The use of alternative action levels to help define the extent of contamination that may be of potential concern is acceptable but should be approved by the HEER Office in advance of the site investigation, or as part of a follow-up, site-specific Environmental Hazard Evaluation. Site-specific action levels must comprehensively address all potential environmental hazards posed by the chemical. Comparison to action levels that focus on a single potential concern, such as the USEPA Regional Screening Levels (RSLs) for direct-exposure (USEPA, 2014), may not be adequate. The presence of other potential hazards such as leaching, vapor intrusion, gross contamination and ecotoxicity concerns must also be evaluated using additional action levels specific to each hazard. As discussed in Section 13, action levels for each of these environmental hazards are incorporated into the HDOH Tier 1 EALs. Unlike the USEPA RSLs, this allows the HDOH EALs to be used as a stand-alone screening tool at most sites.

Environmental hazards that could be posed by targeted COPCs should ultimately be reflected in the Sampling and Analysis Plan. For example, a potential environmental hazard posed by volatile chemicals is the intrusion of vapors into existing or future buildings. The need to collect soil gas data should be evaluated at sites where releases of volatile contaminants have occurred. If heavy contamination is suspected or has been identified at a site, it may be prudent to include the collection of soil gas samples.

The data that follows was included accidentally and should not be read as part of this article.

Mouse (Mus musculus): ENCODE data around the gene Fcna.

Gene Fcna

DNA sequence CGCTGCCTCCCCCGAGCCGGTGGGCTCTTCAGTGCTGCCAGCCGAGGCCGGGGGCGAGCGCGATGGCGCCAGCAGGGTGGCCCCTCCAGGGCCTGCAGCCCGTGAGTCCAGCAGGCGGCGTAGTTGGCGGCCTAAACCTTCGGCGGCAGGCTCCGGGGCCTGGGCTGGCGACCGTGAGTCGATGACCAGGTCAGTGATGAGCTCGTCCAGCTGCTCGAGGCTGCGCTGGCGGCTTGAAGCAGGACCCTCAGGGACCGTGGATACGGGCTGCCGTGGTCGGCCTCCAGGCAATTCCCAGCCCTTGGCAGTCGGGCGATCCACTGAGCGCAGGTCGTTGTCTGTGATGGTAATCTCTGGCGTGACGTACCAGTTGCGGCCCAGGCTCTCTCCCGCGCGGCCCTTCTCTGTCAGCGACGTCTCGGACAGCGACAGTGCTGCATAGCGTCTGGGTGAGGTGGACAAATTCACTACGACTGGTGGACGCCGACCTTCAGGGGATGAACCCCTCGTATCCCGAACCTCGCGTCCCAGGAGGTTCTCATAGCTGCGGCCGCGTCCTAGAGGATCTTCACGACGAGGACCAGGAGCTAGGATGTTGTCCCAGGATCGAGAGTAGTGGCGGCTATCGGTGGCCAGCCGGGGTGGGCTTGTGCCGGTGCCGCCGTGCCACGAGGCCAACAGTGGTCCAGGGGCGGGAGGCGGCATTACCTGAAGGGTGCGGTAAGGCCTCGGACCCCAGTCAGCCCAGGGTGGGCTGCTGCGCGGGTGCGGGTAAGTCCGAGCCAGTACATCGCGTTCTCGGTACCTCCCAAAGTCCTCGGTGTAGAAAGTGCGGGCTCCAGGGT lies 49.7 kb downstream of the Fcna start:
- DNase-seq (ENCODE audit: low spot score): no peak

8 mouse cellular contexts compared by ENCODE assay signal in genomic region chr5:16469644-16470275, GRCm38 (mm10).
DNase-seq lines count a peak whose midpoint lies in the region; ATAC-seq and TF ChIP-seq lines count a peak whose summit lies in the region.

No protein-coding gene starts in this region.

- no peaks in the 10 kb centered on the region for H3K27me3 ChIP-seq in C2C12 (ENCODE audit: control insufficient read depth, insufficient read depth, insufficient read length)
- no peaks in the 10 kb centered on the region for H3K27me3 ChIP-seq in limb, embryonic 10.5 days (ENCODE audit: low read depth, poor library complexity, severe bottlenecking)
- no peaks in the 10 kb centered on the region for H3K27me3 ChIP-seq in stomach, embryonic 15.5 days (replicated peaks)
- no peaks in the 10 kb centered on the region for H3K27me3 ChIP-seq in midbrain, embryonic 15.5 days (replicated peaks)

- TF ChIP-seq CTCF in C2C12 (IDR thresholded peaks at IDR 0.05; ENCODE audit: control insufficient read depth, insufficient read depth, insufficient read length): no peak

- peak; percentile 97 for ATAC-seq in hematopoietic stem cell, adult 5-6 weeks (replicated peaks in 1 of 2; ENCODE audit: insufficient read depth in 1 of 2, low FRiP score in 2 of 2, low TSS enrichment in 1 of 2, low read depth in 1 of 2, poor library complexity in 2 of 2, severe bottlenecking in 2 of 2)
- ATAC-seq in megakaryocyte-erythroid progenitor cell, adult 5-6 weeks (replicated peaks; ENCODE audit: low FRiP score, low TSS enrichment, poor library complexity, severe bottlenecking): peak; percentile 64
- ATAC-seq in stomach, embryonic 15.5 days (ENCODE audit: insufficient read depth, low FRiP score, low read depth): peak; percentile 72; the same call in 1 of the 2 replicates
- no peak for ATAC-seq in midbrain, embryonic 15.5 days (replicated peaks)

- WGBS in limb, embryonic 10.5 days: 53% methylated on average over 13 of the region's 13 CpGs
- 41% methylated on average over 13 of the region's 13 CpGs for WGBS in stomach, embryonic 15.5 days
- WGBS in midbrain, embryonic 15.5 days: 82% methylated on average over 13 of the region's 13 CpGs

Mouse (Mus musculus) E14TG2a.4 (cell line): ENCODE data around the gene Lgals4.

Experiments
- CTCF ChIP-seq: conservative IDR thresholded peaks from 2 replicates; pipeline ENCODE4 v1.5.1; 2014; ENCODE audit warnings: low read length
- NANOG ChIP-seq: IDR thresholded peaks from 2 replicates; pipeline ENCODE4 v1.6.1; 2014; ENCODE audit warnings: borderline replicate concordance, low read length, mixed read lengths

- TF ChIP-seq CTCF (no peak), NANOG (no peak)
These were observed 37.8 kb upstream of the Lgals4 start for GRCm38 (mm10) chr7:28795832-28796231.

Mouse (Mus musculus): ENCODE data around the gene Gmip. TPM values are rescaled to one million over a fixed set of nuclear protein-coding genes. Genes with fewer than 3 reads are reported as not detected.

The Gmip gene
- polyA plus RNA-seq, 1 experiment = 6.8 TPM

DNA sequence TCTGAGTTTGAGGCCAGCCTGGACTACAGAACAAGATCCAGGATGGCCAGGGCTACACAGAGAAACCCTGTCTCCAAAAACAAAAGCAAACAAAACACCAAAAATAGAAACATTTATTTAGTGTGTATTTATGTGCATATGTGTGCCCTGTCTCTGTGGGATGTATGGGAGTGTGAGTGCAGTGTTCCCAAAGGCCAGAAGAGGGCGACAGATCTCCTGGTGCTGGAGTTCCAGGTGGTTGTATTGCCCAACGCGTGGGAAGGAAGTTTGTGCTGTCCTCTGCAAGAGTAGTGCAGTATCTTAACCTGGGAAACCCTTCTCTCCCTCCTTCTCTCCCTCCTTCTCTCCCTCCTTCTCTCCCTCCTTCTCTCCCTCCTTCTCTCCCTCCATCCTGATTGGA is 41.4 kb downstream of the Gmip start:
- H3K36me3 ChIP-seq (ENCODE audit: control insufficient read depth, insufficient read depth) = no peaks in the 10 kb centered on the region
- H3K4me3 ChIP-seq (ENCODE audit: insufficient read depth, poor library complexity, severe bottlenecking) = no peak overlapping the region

Concurrent collection of groundwater data should be considered at sites where soils are grossly contaminated with highly mobile contaminants (e.g., gasoline) or the type of contaminants present could otherwise pose significant leaching and groundwater contamination hazards (e.g., herbicides, such as atrazine). In other cases, additional laboratory tests may be run on split samples to better evaluate a specific hazard that is identified in initial site data.

Examples include:

  • Collection of soil gas data at sites where initial soil and/or groundwater data indicate potential vapor intrusion hazards.
  • Analysis of soil samples that exceed 24 milligrams per kilogram (mg/kg) total arsenic for bioaccessible arsenic in order to more closely evaluate potential direct-exposure hazards (see Section 9).
  • Use of Synthetic Precipitation Leaching Procedure (SPLP) batch tests to better evaluate contaminant mobility in soil samples with reported concentrations of contaminants above action levels for leaching hazards. The SPLP batch test is used to evaluate the potential leaching of contaminants from soil under natural site conditions (refer to Section 13).
  • Use of Toxicity Characteristic Leaching Procedure (TCLP) batch tests on contaminated soil that is to be disposed of in a landfill. The TCLP batch test uses more acidic conditions to simulate changing conditions over time in a landfill setting. TCLP data are used to determine if contaminated soil can be disposed of in a municipal landfill or instead must be sent to a permitted, hazardous waste landfill. Soil designated for disposal is considered to be a hazardous waste if TCLP data exceed regulatory limits found in HAR §11-261-24 and cannot be disposed of in a municipal landfill. (Note that soil is not generally considered to be a "waste" unless it has been excavated and a decision made for offsite disposal.)

A hazardous waste determination could require a separate sampling and analysis plan in order to address landfill disposal requirements (see Subsection 5.10). Contact the landfill for specific requirements. Consider the inclusion of additional sample collection and analysis in the original SAP in order address disposal needs prior to the initiation of site activities.

Step 4—Define the Decision Units